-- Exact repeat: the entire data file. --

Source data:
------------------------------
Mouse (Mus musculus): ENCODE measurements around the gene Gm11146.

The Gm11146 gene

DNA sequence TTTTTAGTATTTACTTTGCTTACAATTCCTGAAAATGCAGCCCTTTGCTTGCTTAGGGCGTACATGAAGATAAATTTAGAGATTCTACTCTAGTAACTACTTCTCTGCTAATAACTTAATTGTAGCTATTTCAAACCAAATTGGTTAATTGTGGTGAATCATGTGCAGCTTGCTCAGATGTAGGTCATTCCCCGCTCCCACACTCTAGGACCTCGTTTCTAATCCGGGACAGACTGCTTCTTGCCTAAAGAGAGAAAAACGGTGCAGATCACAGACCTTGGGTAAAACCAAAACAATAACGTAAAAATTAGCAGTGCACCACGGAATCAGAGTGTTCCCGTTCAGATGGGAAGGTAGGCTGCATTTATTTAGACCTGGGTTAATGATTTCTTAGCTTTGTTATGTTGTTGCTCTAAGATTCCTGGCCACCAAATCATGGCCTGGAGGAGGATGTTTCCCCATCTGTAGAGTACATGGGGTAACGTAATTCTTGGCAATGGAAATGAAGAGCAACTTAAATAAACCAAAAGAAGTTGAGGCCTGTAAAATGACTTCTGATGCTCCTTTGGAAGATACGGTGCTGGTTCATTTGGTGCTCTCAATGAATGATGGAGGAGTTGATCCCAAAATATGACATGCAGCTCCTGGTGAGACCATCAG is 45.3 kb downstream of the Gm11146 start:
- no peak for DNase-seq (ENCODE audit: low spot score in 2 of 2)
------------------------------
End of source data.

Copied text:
Mouse (Mus musculus): ENCODE measurements around the gene Gm11146.

The Gm11146 gene

DNA sequence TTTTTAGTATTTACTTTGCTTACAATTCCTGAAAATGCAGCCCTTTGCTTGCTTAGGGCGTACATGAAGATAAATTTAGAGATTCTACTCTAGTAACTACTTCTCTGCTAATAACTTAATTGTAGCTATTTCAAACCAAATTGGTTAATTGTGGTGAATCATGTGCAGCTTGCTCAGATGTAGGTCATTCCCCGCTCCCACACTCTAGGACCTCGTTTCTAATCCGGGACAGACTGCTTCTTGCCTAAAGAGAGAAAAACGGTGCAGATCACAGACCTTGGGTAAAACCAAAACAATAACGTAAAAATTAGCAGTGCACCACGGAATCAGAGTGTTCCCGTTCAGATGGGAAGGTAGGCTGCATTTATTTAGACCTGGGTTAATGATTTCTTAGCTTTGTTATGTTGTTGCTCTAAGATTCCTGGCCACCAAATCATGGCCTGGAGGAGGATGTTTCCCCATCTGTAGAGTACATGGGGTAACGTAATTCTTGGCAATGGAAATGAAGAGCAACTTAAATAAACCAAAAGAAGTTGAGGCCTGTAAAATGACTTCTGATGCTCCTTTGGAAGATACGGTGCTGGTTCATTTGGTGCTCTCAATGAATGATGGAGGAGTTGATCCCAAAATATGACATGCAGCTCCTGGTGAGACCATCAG is 45.3 kb downstream of the Gm11146 start:
- no peak for DNase-seq (ENCODE audit: low spot score in 2 of 2)